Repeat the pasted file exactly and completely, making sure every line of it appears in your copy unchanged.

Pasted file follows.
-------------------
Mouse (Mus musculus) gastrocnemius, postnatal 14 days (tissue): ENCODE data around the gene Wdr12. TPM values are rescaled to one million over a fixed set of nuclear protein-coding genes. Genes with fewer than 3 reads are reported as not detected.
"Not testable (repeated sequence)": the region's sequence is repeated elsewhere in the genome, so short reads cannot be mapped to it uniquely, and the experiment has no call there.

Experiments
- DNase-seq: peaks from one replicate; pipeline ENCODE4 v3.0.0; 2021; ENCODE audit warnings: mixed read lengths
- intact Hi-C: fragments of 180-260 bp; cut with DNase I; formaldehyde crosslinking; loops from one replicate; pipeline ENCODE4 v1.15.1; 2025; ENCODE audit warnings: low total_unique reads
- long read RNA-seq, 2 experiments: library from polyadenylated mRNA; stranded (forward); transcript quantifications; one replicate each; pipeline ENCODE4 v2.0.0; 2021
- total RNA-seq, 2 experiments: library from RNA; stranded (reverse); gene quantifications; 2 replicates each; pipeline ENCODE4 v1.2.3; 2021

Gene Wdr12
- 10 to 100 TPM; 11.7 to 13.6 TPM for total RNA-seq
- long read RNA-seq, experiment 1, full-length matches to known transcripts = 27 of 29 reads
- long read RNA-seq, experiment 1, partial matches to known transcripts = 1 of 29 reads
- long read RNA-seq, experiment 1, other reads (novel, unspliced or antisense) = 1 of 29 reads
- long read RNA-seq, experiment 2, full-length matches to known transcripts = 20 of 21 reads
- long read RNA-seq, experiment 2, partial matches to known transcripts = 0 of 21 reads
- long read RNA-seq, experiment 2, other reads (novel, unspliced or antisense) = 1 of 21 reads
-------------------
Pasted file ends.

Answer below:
Mouse (Mus musculus) gastrocnemius, postnatal 14 days (tissue): ENCODE data around the gene Wdr12. TPM values are rescaled to one million over a fixed set of nuclear protein-coding genes. Genes with fewer than 3 reads are reported as not detected.
"Not testable (repeated sequence)": the region's sequence is repeated elsewhere in the genome, so short reads cannot be mapped to it uniquely, and the experiment has no call there.

Experiments
- DNase-seq: peaks from one replicate; pipeline ENCODE4 v3.0.0; 2021; ENCODE audit warnings: mixed read lengths
- intact Hi-C: fragments of 180-260 bp; cut with DNase I; formaldehyde crosslinking; loops from one replicate; pipeline ENCODE4 v1.15.1; 2025; ENCODE audit warnings: low total_unique reads
- long read RNA-seq, 2 experiments: library from polyadenylated mRNA; stranded (forward); transcript quantifications; one replicate each; pipeline ENCODE4 v2.0.0; 2021
- total RNA-seq, 2 experiments: library from RNA; stranded (reverse); gene quantifications; 2 replicates each; pipeline ENCODE4 v1.2.3; 2021

Gene Wdr12
- 10 to 100 TPM; 11.7 to 13.6 TPM for total RNA-seq
- long read RNA-seq, experiment 1, full-length matches to known transcripts = 27 of 29 reads
- long read RNA-seq, experiment 1, partial matches to known transcripts = 1 of 29 reads
- long read RNA-seq, experiment 1, other reads (novel, unspliced or antisense) = 1 of 29 reads
- long read RNA-seq, experiment 2, full-length matches to known transcripts = 20 of 21 reads
- long read RNA-seq, experiment 2, partial matches to known transcripts = 0 of 21 reads
- long read RNA-seq, experiment 2, other reads (novel, unspliced or antisense) = 1 of 21 reads